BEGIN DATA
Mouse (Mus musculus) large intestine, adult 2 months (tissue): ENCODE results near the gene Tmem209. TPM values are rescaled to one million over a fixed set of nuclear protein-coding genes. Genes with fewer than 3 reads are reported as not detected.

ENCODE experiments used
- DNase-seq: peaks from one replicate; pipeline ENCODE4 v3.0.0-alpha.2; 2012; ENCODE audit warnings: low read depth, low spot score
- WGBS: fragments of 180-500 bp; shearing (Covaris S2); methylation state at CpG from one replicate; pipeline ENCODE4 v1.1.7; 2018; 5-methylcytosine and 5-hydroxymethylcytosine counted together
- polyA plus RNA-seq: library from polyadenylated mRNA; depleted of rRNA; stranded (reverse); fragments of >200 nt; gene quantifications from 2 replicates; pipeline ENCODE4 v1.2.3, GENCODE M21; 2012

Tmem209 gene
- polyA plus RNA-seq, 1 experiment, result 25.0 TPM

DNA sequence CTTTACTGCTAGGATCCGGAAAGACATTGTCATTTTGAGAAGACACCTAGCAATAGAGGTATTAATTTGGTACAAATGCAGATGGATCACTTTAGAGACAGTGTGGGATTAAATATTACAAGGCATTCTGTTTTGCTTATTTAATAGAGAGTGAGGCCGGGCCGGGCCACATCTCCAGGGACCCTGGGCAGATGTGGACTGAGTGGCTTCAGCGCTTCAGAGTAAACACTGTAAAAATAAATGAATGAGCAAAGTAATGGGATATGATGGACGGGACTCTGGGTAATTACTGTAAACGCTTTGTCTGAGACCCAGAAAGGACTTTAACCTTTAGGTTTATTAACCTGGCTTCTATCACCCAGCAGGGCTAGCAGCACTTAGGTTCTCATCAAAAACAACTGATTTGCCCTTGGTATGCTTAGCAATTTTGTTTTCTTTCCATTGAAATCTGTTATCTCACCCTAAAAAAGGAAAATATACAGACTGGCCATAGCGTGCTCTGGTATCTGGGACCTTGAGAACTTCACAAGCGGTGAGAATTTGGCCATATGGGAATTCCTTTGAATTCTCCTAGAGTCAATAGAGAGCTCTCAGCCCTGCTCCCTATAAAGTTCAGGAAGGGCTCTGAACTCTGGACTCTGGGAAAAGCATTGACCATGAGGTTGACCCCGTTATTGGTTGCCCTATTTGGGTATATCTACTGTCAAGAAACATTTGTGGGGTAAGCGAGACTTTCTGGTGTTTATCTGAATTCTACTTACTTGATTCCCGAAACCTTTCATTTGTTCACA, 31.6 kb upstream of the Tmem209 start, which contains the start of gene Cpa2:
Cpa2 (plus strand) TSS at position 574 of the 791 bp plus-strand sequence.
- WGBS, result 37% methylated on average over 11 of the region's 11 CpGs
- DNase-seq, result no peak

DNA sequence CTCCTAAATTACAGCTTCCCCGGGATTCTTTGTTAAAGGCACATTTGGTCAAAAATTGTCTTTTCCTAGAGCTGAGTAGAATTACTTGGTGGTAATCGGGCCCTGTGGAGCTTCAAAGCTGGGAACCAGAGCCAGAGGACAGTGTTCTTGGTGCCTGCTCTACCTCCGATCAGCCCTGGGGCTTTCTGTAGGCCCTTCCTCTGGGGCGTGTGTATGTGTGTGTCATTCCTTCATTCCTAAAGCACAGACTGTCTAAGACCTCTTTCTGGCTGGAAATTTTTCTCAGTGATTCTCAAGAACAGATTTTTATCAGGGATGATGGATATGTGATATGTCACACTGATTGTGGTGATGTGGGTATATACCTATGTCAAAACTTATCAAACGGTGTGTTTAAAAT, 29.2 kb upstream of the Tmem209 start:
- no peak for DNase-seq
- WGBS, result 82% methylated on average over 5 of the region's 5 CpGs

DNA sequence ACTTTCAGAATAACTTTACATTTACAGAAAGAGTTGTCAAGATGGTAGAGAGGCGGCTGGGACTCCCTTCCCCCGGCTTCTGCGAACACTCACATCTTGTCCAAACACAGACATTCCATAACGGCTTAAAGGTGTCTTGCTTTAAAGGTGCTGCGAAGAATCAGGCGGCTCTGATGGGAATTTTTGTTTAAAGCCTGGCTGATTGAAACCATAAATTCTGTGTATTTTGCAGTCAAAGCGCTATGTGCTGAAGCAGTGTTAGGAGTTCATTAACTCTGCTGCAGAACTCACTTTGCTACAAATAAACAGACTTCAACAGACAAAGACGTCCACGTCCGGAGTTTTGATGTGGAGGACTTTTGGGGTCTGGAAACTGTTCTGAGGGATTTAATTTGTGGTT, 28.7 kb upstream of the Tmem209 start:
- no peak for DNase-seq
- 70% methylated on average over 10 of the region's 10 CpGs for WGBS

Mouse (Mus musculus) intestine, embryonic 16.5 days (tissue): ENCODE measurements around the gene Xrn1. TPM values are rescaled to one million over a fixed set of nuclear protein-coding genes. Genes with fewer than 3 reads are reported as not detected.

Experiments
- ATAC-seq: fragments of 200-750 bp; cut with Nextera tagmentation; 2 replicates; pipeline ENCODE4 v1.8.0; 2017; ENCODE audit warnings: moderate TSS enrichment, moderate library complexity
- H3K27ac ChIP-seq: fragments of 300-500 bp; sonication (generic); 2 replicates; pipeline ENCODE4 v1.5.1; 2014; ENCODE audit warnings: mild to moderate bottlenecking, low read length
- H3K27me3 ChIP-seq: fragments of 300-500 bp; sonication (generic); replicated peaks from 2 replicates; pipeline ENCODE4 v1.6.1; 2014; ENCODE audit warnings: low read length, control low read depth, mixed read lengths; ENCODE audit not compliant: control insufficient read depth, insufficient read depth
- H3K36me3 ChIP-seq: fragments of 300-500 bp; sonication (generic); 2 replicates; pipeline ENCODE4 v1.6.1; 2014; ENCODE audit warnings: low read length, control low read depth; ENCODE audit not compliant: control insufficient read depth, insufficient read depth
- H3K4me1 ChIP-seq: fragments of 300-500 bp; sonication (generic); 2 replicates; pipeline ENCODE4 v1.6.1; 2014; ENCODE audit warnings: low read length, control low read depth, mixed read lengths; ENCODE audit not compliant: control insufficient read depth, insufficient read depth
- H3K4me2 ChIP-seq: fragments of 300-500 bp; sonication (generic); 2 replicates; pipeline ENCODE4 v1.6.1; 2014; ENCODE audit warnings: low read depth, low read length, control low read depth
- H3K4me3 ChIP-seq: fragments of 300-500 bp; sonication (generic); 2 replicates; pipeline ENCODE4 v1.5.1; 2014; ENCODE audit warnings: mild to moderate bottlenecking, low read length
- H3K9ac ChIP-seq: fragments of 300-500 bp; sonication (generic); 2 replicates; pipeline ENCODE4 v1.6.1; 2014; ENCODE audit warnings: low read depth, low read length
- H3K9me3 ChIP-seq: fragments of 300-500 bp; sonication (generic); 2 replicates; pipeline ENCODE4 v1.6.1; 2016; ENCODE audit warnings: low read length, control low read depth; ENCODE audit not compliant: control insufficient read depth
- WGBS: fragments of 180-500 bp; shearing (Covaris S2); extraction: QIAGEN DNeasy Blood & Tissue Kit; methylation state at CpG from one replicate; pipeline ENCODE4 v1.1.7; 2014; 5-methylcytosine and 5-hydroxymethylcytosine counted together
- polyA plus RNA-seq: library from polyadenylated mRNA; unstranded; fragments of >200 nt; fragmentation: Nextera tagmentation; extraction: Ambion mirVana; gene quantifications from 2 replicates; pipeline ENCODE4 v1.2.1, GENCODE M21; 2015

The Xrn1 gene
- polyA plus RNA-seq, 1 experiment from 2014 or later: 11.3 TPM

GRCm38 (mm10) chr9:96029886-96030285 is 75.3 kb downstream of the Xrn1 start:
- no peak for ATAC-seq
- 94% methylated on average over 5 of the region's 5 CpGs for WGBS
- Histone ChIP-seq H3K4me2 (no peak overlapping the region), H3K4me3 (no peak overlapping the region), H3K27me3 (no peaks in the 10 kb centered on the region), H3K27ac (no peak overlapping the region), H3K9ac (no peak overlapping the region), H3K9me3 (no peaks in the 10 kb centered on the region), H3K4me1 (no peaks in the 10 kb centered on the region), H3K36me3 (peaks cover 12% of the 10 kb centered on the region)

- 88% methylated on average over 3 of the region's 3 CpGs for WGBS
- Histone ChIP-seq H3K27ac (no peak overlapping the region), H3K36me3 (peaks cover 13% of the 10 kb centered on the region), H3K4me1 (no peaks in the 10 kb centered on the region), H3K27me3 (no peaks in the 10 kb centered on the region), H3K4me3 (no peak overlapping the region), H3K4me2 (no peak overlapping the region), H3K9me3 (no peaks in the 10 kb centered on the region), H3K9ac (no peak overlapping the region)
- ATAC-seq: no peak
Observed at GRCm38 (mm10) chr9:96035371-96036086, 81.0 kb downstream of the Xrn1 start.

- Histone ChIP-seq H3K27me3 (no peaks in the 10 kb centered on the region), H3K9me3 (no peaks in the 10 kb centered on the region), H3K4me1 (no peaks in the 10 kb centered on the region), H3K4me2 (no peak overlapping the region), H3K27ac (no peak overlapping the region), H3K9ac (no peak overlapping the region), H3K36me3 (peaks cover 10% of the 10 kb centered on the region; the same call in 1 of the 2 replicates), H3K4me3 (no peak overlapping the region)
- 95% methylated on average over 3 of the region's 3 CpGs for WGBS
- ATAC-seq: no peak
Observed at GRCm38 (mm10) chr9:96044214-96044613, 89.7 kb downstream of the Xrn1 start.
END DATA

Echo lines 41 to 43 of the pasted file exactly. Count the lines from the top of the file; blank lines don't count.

- Histone ChIP-seq H3K27me3 (no peaks in the 10 kb centered on the region), H3K9me3 (no peaks in the 10 kb centered on the region), H3K4me1 (no peaks in the 10 kb centered on the region), H3K4me2 (no peak overlapping the region), H3K27ac (no peak overlapping the region), H3K9ac (no peak overlapping the region), H3K36me3 (peaks cover 10% of the 10 kb centered on the region; the same call in 1 of the 2 replicates), H3K4me3 (no peak overlapping the region)
- 95% methylated on average over 3 of the region's 3 CpGs for WGBS
- ATAC-seq: no peak